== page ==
How to Make Sure the Indemnification and Additional Insured Provisions in Your Next Contract Deliver the Protection Your Company Expects

James S. Carter

Carter, James S.Many companies rely on indemnification and additional insured provisions in their contracts for protection against losses arising from a contractual relationship. Indemnification provisions insulate the company from certain losses by requiring the other party to assume and to indemnify it against those losses. Additional insured provisions add another layer of protection by requiring the other party to arrange for the company to become an insured under the other party’s insurance policies. Ideally, indemnification provisions and additional insured coverage should work together when losses occur to furnish the level of protection the company expected when it entered into the contract.

Unless company representatives read the insurance policy that provides the additional insured coverage, documents_compare_shutterstock_234757165however, they may have little idea how the additional insured coverage works. A recent decision by the Supreme Court of Texas arising out of the Deepwater Horizon oil spill incident illustrates how the interplay between additional insured coverage and wording in an underlying contract can operate to frustrate an additional insured’s expectations of coverage. Continue reading “How to Make Sure the Indemnification and Additional Insured Provisions in Your Next Contract Deliver the Protection Your Company Expects”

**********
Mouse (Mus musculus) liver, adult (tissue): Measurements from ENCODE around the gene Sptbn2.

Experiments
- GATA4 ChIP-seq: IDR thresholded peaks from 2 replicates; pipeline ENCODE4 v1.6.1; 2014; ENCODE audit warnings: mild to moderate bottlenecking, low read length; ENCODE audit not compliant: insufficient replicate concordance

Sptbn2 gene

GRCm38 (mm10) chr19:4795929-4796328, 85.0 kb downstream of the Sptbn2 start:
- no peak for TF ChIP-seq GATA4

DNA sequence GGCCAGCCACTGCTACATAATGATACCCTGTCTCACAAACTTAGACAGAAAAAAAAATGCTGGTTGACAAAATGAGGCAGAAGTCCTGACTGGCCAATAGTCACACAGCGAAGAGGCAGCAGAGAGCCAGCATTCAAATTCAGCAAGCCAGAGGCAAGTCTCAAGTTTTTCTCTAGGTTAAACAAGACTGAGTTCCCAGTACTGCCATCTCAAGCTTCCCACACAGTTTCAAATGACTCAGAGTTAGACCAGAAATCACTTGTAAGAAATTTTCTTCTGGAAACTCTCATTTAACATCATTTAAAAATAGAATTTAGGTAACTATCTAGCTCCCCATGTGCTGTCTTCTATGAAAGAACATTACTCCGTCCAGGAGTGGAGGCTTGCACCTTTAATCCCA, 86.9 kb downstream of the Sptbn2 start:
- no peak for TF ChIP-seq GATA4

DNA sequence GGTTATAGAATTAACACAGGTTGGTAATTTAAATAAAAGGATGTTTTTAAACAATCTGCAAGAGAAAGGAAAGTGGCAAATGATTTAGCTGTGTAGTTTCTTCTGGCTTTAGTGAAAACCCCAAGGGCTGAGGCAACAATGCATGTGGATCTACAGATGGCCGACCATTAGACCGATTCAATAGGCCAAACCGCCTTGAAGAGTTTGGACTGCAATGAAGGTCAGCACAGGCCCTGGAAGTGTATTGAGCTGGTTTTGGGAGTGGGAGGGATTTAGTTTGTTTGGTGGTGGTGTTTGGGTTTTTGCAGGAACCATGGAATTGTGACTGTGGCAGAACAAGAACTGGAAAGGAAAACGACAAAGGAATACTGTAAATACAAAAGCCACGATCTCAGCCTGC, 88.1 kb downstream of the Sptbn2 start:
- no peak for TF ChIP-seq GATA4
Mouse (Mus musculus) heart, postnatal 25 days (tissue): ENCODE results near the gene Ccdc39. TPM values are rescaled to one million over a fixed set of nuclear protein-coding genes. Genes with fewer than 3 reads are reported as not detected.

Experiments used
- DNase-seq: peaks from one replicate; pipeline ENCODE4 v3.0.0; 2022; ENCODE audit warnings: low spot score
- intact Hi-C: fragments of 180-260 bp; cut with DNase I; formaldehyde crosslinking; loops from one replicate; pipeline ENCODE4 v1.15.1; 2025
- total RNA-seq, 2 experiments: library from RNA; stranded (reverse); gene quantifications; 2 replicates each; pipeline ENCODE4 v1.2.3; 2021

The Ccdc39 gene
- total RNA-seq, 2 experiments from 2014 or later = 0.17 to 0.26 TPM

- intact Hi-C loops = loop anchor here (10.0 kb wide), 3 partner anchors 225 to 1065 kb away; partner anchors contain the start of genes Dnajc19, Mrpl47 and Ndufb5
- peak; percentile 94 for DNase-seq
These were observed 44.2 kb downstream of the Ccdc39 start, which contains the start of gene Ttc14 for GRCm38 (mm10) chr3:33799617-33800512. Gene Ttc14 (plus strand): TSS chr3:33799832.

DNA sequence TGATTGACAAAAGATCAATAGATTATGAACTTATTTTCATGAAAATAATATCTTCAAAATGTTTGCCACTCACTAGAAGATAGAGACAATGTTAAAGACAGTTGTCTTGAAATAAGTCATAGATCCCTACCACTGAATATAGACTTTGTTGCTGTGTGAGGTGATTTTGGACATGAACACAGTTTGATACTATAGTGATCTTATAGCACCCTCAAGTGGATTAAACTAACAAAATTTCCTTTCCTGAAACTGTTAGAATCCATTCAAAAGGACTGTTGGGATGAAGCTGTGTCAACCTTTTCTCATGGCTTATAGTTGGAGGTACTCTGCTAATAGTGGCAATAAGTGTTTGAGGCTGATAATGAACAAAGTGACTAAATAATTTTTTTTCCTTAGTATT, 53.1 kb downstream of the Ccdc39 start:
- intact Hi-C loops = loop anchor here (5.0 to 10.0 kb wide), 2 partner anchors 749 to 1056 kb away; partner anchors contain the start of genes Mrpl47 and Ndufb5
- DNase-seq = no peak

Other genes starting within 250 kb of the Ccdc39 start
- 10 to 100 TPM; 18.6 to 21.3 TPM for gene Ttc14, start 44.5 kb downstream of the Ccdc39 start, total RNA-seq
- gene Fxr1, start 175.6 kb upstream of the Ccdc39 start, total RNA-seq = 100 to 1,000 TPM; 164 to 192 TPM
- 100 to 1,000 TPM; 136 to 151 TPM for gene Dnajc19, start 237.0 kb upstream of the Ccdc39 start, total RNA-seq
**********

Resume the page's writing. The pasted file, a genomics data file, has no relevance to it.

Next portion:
Target Data Breach Part 2: The Additional Insured

Erin L. Webb

More information has come to light about the data breach affecting Target, and it highlights the importance of “additional insured” coverage, as well as the need for companies to recognize that sophisticated cyberattacks can affect any company, not just those in the computer or technology industries.  Blogger Brian Krebs reports that the theft of credentials from a heating and cooling (HVAC) company may be linked to the Target breach.

How could it happen?  No details have yet been publicly confirmed, but it is possible that the HVAC company had access to Target’s network so that it could remotely monitor heating and cooling efficiency at multiple Target locations.  If Target’s electronic systems were linked – if one was accessible via another – a path for a hacker from HVAC information to credit card processing may have been possible. Continue reading “Target Data Breach Part 2: The Additional Insured”